“As we continue to transition to a low-carbon energy system, managing the intermittency of renewable power an important role in balancing supply and demand,” a National Grid spokesperson told New Scientist. “However, we have planned for these changes and [are] ready to play our part.”

The wind drought comes about eight years after British politicians vowed to reduce the UK's dependence on fossil fuels. Last year was the first year that electricity generated from low-carbon energy sources like solar power, wind power, and nuclear power outpaced high-carbon energy sources like coal and natural gas. This summer’s wind drought may make it difficult to improve on last year’s numbers.

[h/t New Scientist]

Why Does the Sky Look Green Before a Tornado?

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iStock

A common bit of folklore from tornado-prone parts of the U.S. says that when the skies start taking on an emerald hue, it's time to run inside. But why do tornadoes tend to spawn green skies in the first place? As SciShow's Michael Aranda explains, the answer has to do with the way water droplets reflect the colors of the light spectrum.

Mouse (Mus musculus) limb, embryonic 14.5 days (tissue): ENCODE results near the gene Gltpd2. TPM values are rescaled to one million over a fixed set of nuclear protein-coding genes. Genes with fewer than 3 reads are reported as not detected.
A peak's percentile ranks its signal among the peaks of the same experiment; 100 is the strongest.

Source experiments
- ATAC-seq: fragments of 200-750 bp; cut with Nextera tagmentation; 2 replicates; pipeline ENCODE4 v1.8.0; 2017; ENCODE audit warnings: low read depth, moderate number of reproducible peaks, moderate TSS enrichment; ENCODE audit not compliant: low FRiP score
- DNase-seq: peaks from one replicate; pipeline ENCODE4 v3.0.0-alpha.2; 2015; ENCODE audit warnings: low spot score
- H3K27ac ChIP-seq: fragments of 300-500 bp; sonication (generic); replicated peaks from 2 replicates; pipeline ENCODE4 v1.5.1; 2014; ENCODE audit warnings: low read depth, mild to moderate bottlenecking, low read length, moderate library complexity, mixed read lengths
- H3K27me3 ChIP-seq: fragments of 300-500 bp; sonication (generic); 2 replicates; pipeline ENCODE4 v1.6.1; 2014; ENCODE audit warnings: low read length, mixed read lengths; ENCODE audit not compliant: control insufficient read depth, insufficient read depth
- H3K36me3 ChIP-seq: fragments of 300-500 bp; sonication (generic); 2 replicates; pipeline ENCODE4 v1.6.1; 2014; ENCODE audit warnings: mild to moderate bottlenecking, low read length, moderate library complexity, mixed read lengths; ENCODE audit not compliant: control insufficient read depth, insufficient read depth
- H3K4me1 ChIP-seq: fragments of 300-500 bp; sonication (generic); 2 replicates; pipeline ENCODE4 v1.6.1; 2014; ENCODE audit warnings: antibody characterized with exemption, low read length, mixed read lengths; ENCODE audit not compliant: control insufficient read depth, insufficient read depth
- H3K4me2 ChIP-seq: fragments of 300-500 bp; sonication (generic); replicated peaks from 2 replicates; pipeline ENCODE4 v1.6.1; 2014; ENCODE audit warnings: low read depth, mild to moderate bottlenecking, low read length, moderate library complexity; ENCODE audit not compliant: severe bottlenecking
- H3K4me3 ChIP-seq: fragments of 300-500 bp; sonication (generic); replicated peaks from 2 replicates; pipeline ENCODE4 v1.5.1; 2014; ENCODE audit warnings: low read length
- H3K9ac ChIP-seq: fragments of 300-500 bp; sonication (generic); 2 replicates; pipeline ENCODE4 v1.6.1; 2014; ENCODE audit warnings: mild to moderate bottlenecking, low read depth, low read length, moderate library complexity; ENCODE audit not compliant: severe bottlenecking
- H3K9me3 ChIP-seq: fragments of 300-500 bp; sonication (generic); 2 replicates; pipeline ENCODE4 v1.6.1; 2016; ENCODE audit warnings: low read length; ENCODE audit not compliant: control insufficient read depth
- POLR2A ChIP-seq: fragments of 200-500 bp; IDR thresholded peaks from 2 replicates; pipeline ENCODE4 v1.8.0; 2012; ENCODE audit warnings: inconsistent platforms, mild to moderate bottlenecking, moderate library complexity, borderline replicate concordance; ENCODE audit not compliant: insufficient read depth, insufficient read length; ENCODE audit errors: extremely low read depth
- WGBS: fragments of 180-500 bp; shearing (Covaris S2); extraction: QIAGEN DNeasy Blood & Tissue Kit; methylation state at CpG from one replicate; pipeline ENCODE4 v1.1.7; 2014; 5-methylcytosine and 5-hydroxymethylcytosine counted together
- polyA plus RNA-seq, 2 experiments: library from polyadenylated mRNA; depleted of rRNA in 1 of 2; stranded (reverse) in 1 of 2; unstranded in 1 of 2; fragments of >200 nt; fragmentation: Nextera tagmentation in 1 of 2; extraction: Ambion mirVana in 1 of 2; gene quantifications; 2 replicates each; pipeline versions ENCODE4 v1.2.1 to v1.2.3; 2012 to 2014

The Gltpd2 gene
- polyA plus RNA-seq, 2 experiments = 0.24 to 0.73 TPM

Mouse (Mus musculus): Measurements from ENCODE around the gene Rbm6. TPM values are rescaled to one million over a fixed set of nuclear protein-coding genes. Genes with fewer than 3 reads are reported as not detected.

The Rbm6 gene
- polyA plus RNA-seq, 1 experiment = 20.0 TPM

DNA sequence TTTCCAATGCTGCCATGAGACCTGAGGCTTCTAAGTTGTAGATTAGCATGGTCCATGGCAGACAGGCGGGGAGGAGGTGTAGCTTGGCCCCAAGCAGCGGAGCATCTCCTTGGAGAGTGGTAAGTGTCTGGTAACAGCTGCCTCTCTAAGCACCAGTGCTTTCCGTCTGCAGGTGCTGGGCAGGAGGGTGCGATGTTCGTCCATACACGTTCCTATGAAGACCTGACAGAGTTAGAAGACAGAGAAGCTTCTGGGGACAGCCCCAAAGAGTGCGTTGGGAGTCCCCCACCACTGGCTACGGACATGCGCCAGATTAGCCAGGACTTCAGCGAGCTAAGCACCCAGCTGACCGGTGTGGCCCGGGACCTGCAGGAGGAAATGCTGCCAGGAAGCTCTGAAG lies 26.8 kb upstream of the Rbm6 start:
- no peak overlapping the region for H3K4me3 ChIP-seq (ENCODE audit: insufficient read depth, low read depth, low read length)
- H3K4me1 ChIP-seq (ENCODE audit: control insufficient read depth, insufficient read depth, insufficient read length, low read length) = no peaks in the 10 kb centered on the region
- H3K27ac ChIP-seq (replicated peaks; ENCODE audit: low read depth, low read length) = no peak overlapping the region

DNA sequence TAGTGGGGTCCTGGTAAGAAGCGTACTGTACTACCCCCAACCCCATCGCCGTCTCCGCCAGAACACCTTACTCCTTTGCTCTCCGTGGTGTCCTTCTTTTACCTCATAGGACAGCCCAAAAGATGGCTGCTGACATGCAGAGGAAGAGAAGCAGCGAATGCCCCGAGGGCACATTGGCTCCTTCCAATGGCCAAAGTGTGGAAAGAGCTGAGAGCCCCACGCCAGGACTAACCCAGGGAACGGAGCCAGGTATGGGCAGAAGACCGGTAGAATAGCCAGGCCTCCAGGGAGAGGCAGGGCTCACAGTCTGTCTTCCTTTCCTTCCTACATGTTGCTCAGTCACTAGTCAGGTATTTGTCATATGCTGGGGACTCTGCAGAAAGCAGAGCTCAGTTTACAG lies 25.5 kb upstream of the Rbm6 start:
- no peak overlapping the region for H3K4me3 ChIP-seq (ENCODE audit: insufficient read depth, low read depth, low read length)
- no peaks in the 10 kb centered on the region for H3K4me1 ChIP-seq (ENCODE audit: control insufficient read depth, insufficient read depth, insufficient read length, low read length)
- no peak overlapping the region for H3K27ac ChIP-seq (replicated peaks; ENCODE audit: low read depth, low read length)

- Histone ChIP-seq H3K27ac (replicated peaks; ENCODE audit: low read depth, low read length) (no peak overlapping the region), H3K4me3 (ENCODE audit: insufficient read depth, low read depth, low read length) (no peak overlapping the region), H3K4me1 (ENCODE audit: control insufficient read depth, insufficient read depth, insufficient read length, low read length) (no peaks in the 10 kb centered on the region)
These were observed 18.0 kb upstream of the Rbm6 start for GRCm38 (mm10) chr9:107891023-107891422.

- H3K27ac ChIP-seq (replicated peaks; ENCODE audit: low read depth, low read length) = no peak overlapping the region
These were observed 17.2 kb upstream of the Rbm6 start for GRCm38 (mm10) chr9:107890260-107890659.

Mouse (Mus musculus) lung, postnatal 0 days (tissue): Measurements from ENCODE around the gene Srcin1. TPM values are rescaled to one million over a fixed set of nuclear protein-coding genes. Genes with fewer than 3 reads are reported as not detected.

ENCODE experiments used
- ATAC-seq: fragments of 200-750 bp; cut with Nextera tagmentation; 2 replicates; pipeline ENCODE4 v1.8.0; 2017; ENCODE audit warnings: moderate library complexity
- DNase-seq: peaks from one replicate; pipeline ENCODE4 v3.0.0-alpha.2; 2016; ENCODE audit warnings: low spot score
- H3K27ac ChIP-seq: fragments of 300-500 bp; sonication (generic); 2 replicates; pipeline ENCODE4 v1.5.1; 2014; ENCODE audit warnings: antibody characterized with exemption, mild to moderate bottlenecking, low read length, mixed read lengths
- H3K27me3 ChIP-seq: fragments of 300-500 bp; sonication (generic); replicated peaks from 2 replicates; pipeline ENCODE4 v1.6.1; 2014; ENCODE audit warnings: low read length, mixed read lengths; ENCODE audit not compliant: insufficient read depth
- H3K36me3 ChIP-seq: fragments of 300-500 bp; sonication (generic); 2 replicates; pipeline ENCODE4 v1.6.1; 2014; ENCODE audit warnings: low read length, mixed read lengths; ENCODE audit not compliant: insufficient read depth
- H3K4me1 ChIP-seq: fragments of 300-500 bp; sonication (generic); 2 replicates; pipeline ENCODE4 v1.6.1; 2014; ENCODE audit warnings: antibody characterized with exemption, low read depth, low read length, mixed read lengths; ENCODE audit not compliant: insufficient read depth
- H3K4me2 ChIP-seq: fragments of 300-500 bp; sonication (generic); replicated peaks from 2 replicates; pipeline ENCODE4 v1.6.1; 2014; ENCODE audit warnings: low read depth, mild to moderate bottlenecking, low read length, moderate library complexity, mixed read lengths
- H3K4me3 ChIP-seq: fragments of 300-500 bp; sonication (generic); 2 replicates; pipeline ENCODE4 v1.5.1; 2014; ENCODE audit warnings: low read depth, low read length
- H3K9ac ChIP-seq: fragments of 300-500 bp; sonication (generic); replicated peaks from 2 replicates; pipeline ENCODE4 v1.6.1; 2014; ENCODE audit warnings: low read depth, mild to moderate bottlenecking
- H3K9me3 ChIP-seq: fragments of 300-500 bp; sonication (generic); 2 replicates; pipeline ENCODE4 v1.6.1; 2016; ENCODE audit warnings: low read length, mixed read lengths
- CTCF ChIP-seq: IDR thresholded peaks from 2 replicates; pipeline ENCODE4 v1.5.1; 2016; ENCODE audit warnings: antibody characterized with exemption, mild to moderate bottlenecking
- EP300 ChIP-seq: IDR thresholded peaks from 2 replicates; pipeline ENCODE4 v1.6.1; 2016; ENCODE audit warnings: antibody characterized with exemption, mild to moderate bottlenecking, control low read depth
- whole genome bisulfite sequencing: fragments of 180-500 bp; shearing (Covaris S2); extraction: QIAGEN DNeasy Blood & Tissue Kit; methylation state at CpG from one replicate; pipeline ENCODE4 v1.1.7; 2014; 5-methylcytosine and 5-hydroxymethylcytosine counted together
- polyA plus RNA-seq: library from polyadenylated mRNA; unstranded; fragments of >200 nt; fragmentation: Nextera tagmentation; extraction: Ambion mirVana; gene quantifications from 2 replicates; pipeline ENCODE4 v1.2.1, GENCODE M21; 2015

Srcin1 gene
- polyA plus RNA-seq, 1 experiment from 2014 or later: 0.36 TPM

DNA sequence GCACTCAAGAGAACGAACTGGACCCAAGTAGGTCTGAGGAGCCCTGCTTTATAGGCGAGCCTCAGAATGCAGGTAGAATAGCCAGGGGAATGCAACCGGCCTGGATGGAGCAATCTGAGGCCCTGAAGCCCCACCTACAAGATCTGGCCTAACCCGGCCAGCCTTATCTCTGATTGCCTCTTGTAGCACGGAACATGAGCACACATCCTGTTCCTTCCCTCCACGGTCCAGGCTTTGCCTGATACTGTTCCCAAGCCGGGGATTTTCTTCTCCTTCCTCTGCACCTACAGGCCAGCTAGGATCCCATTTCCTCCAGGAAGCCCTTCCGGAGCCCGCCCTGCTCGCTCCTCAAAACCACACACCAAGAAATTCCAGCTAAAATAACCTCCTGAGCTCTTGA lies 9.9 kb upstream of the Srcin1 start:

During the day, the sky is usually blue because the shorter, bluer end of the light spectrum bounces off air molecules better than than redder, longer-wavelength light. Conditions change during the sunset (and sunrise), when sunlight has to travel through more air, and when storms are forming, which means there are more water droplets around.

Tornadoes forming later in the day, around sunset, do a great job of reflecting the green part of the light spectrum that's usually hidden in a sunset because of the water droplets in the clouds, which bounce green light into our eyes. But that doesn't necessarily mean a twister is coming—it could just mean a lot of rain is in the forecast. Either way, heading inside is probably a good idea.

For the full details on how water and light conspire to turn the sky green before a storm, check out the SciShow video below.